“[The people of Monte Alto] chose the boulders, and they shaped them in such a way that the magnetism would be measurable at certain points of the anatomy of the sculptures,” Chinchilla says.
The initial tests showed that 10 of the 11 sculptures had “significant magnetic anomalies,” and seven of them had “strong” anomalies. The team found that the navel area of four potbellied sculptures displayed the most magnetism, and all three of the colossal head sculptures had strong magnetic anomalies around their right temples and cheek areas.
“The ancient people of Monte Alto were perhaps seeking out these basalt boulders that had these magnetic properties,” Paris says, adding that they could have also been effectively using a type of primitive compass in their searches.
The artists who carved these sculptures may have used lodestones, or chunks of naturally occurring magnetic minerals, to locate the lightening-struck basaltic rocks. The lodestones could have been magnetite or hematite, materials used by Mesoamericans to make mirrors.
“The interesting thing is how they did this, and how they detected this magnetism,” says Merle Walker, a professor emeritus of astronomy at the University of California’s Lick Observatory who was not involved in the new research. Walker believes there may be evidence of magnetized needles, perhaps in pouches of shaman material recovered at archaeological sites, but nobody has thought to look for such tools.
Earlier research that Walker conducted in California found the indigenous people who lived there possibly detected magnetic properties in a boulder and incorporated these magnetized areas into petroglyph drawings on the stone roughly 500 years ago. “My idea was that somehow some of the medicine men may have acquired [loadstones] and could have used them suspended on string or floated in water to detect the anomalies of rocks,” he says.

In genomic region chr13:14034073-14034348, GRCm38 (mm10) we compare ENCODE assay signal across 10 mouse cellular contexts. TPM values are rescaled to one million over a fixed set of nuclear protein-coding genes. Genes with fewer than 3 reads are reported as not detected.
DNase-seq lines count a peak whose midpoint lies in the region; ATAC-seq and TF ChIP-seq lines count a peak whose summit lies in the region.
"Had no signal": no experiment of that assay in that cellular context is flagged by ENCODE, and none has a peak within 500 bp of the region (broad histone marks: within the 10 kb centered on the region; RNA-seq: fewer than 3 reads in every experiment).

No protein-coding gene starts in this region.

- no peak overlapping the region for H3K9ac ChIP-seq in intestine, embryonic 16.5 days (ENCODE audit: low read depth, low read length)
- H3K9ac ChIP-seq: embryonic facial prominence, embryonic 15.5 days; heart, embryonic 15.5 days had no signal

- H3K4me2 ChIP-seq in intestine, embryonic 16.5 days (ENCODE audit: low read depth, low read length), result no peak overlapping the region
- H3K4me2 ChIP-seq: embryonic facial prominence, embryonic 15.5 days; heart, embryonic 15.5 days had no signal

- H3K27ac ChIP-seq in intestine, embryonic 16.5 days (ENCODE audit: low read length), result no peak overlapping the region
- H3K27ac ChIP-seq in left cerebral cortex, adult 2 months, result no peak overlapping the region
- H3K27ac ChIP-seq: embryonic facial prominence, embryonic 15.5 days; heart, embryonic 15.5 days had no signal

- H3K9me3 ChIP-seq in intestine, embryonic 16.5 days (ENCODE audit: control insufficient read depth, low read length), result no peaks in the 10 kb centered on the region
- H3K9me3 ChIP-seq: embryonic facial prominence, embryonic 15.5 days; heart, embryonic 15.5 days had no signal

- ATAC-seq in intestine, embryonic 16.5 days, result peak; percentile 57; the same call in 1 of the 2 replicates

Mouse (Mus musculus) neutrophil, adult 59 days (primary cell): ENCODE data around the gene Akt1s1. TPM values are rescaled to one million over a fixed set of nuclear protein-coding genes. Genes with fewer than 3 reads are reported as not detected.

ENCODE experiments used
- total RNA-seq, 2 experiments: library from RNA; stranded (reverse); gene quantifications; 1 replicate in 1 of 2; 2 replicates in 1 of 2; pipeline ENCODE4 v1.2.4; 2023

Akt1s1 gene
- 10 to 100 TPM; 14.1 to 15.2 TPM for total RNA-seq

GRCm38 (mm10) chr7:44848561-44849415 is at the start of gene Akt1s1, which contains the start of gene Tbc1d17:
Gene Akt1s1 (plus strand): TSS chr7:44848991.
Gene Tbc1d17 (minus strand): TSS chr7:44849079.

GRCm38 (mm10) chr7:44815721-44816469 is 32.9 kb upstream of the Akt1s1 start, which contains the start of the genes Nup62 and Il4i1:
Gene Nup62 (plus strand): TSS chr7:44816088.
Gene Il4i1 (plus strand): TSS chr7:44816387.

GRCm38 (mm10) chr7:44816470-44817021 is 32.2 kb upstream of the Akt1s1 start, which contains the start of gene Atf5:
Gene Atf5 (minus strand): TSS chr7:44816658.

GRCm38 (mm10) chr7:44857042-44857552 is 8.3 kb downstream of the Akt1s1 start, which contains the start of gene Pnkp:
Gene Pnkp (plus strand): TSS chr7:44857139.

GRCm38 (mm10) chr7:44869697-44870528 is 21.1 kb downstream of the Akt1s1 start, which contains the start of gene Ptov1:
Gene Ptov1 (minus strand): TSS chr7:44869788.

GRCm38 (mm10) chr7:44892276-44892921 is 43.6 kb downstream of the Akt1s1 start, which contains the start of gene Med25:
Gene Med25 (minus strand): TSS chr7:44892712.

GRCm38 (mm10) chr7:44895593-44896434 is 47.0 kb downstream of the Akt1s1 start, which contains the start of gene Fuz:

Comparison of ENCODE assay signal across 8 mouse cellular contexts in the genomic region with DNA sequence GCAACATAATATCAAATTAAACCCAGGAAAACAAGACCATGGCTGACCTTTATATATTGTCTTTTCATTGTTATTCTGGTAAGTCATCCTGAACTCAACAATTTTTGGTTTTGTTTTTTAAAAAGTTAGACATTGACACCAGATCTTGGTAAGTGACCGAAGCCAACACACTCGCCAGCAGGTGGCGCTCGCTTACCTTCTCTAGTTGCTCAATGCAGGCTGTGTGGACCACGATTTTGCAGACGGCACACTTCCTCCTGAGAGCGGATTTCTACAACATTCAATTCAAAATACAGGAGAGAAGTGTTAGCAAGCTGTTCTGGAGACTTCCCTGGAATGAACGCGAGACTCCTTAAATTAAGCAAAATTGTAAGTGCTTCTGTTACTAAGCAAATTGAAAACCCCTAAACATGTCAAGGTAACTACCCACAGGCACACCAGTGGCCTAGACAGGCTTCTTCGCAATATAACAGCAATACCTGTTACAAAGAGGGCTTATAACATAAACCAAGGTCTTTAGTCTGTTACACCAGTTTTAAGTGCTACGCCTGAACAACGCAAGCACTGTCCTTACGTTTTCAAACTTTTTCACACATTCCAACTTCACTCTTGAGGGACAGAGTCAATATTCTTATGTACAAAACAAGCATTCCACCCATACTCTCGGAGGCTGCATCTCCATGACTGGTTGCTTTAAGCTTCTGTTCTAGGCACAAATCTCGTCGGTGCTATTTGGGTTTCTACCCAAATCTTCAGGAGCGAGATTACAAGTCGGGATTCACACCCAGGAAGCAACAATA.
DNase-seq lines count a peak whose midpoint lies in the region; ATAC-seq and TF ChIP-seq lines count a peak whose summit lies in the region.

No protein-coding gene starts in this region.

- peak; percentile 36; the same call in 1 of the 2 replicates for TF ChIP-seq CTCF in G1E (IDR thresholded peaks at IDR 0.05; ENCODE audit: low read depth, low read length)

Chinchilla isn’t sure why the Monte Alto sculptors incorporated magnetized rock into their work, but he says the carvings are probably not portraits of individual rulers since they all share similar features—naked figures with one hand resting on their bellies. Instead, the potbellied sculptures may represent the dead due to their swollen proportions, possibly created to honor ancestors and former community members.
Fu says that if this were the case, the sculptors or the people who commissioned them may have exploited the magnetic properties to reinforce political control over the population. “The ability of these sculptures to deflect a compass in real time would have looked very impressive to an audience, giving the illusion of persisting life in these objects,” he says in an email.
Central American cultures like the Monte Alto people also traded with what is now the Southwestern United States. The knowledge of magnetism, or even tools to detect magnetic anomalies, may have been transferred between these areas along with other goods. Objects like lodestones, which had exotic properties, would have been particularly valued in trade.
Knowledge of magnetism could have even predated the Monte Alto culture, Chinchilla says. Archaeologists discovered a magnetized bar rich in hematite dating from 1400 B.C. to 1000 B.C. at San Lorenzo in the present-day Mexican state of Veracruz, one of the major cities of the Olmec. If this bar was somehow used as a magnetic tool, it would mean that Mesoamerican knowledge of magnetic forces predates even the early descriptions by Thales of Miletus.
Paris says that this Monte Alto discovery may just be scratching the surface, and that similar magnetic testing should be done on Olmec head sculptures as well as Maya artifacts to see whether the knowledge of magnetic forces was widespread among early Mesoamericans.
“There’s a lot more work to be done now that we can start to recognize this pattern,” she says.
Joshua Rapp Learn is a D.C.-based journalist who writes about science, culture and the environment. He has crossed the Sahara Desert, floated down the Amazon River and explored in more than 50 countries.